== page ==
JR 0291 Tel: 292-6325
OFFICE HOURS: Thursday, 1:30-3:30 p.m. or by appointment
This course will explore Europe’s often brutal -- and always complex -- encounter with some of the peoples it colonized in the modern “Age of Empire,” and the many different ways in which historians have written about this encounter. Special attention will be paid to the French, British and especially the Belgians in Africa, as well as European and African reactions to the devastating impact of imperialism. Themes we will consider include the motives for European expansion; the emergence of new racist and humanitarian ideologies; strategies of resistance and accommodation to colonial rule; and masculinity, interracial unions, and fears of miscegenation; women’s roles in empire.
The course requirements are designed to help students acquire a perspective on history and an understanding of the factors that shape human activity, with specific reference to the Modern West’s expansion into the rest of the world. Students will develop critical thinking skills through the study of diverse interpretations of historical events and the analysis of primary and secondary sources. The various papers and discussions will build the communication skills essential for modern citizenship and career advancement in a global world.
REQUIRED TEXTS (all available from University Bookstore, and on reserve in library). I have starred the most important ones:
*Alice L. Conklin and Ian Christopher Fletcher (eds.), European Imperialism 1830-1930
Each student must pair up with two other students to lead discussion once during the quarter. Leading discussion means preparing questions for the class ahead of time, which will help students understand the most important points in the week’s assigned readings. Your group will then guide the class through the readings. You may wish to use hand-outs or power point.
There will be three short papers due during the quarter and a longer final paper due at the end.
The final paper should be ten double-spaced pages minimum. Your bibliography must include a minimum of six sources, and no more than two can be websites.For the paper, you must choose one of the following options:
1) Based on what you have learned about King Leopold’s Congo, choose another violent “colonial conquest” to explore in the nineteenth or twentieth century. The point of the paper is to explain the excessive violence in its many forms (physical violence; racist violence; violence against women etc.); for this option I have placed on reserve books on some of the following topics: colonial violence in general; the Armenian genocide; the 19th century American war against the Sioux; the British in India; the My Lai massacre in Vietnam; the German massacre of the Herero in Southwest Africa; you are free to identify another conquest on your own.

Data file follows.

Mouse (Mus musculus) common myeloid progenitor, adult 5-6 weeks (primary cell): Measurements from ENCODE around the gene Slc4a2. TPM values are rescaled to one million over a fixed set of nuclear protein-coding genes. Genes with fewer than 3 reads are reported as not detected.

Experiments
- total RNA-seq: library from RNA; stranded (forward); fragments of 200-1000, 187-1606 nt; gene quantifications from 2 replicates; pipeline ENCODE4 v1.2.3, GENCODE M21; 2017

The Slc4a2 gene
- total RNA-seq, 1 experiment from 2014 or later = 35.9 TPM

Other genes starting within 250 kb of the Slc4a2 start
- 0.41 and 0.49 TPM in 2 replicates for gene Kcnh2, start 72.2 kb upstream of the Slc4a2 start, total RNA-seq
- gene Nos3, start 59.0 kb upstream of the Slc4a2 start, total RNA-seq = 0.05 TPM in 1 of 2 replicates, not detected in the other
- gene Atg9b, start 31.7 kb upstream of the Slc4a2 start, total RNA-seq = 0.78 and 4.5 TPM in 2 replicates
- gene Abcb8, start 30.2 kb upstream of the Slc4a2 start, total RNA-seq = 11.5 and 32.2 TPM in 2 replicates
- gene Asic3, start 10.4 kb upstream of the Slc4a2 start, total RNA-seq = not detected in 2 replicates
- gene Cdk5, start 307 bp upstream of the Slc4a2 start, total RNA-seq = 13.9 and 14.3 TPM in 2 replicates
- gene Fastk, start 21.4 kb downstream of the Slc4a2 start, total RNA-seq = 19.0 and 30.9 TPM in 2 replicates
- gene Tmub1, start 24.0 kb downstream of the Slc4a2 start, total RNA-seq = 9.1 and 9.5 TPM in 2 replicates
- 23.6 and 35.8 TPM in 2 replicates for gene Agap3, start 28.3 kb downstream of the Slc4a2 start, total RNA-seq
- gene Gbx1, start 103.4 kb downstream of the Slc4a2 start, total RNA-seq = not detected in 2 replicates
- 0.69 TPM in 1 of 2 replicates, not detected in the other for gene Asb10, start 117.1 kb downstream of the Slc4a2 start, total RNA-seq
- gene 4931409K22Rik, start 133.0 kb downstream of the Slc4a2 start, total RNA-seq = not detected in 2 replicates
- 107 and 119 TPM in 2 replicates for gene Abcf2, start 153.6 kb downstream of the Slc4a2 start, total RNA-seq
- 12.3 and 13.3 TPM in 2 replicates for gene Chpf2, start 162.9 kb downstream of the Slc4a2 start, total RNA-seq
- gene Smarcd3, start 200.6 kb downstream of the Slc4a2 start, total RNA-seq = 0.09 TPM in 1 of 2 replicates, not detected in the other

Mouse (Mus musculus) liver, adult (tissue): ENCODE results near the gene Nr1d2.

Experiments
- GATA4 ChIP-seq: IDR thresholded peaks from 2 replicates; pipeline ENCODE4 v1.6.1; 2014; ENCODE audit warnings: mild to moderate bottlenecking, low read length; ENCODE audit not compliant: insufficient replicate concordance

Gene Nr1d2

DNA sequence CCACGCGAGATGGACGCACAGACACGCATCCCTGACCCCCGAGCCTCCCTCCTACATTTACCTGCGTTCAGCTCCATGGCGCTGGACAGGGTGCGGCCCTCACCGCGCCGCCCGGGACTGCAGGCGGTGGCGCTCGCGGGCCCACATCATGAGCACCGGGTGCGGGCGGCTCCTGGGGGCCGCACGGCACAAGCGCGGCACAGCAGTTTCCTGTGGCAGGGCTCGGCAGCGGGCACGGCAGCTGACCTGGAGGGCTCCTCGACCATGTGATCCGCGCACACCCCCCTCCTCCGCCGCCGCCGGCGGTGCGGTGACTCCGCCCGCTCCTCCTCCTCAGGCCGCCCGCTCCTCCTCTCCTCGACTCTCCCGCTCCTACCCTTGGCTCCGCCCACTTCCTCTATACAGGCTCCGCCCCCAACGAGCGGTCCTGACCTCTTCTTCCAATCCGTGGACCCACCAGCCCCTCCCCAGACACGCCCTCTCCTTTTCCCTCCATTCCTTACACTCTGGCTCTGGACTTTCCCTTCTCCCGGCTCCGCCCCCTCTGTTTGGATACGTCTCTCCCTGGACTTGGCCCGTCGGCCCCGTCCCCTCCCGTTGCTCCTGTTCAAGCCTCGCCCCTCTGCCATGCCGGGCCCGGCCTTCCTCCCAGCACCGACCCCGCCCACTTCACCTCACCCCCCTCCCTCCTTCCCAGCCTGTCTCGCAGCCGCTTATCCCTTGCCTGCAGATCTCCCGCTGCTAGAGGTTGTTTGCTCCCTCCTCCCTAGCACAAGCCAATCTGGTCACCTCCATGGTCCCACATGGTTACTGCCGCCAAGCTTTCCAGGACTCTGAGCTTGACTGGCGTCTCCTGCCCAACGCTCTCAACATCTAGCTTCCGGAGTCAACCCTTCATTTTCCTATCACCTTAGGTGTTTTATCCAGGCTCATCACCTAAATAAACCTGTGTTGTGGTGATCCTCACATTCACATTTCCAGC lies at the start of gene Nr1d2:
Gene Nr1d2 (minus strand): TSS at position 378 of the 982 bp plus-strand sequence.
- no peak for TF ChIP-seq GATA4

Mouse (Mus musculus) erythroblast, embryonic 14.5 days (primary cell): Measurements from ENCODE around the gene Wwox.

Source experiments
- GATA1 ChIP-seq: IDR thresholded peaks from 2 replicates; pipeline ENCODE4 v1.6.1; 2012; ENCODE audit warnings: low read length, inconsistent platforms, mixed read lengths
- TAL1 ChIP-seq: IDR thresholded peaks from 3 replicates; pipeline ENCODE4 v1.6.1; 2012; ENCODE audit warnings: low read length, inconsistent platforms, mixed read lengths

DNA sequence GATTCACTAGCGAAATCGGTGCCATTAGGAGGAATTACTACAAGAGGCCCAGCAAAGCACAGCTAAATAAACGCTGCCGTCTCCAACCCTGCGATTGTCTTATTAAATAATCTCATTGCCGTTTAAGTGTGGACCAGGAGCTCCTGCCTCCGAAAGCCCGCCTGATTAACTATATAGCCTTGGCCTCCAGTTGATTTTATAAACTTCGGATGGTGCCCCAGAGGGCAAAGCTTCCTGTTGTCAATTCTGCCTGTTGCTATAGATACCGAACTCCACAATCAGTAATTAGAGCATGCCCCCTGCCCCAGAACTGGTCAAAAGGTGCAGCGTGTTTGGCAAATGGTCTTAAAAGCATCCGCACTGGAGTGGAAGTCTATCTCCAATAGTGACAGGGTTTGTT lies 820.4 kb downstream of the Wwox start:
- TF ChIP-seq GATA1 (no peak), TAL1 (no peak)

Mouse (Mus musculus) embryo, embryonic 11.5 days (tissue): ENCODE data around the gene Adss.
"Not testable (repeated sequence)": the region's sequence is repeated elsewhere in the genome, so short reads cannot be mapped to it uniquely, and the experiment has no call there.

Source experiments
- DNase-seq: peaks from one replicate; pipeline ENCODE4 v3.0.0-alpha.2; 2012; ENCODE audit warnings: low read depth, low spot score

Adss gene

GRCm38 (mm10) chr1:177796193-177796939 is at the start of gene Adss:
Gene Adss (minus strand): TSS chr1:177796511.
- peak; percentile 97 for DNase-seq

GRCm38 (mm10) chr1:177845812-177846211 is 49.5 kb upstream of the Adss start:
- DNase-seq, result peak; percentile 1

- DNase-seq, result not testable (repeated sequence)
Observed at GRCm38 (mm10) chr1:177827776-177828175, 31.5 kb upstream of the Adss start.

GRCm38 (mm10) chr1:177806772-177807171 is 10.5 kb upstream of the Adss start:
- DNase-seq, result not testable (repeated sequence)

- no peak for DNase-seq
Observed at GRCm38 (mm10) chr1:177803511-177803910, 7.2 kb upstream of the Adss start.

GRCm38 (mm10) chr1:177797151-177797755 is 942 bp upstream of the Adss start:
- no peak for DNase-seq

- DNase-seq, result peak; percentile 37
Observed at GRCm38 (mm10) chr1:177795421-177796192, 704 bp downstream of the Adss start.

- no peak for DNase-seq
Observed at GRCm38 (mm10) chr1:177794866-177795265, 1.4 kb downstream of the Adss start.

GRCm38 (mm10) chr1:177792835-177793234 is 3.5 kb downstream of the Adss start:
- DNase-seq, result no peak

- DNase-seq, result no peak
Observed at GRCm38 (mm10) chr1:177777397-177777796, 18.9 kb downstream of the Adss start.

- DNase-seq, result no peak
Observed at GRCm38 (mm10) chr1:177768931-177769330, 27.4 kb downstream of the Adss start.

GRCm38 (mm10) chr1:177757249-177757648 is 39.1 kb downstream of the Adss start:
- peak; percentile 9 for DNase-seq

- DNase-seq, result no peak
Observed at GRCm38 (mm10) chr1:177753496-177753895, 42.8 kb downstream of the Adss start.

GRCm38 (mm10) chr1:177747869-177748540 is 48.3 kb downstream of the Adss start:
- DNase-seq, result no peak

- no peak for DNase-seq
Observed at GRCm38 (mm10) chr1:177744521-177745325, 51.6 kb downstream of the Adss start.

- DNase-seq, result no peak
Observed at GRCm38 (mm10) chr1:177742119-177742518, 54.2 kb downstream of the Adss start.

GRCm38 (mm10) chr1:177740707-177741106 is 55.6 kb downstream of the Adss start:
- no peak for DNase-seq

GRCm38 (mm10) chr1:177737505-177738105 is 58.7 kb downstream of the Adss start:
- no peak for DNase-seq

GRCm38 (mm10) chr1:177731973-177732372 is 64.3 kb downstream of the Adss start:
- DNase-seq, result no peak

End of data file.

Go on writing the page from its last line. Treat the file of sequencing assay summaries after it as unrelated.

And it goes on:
2) Based on what you have learned about the origins of Western protest against the atrocities of the Congo, choose another human rights campaign in the twentieth century to explore. You could consider writing the history of anti-colonial protest in Great Britain, for example, focusing on Gandhi in India, or of the anti-slavery movement in the US or Great Britain.
3) Consider writing a paper on some aspect of missionary activity in Africa during the colonial period.
4) You may write a paper on the Belgian Congo, drawing upon Hochschild and Conrad but also the Roger Casement Congo Report (on reserve) and the documents in your copy of Conrad. The point of the paper is to identify a particular aspect of Belgian rule that interests you and analyze it closely.
5) Using Tintin as your inspiration, find some other examples of children’s literature that helped justify imperialism in the late nineteenth or early twentieth century, and analyze how this literature promoted imperialist ideas in a variety of ways. Or write a paper comparing Conrad and Kipling, drawing on the documents in the Pearson edition assigned in the course.
6) Write a paper on a specific incident of extreme colonial violence at the end of the era of imperialism: the suppression of the Mau Mau revolt in British East Africa in the 1950s. For this paper you should compare two recent books (both on reserve) on the subject -- Caroline Elkins’ Imperial Reckoning, and David Anderson, History of the Hanged -- and consider why the authors have told the same story in two very different ways. What do we learn from reading these two books together?
6) a paper on another topic discussed in class, based on additional primary and/or secondary sources, and approved by me.
Students must consult with me about their topics by the fifth week of the quarter, commit to a topic by the seventh week, and submit annotated bibliographies by the ninth week of the quarter.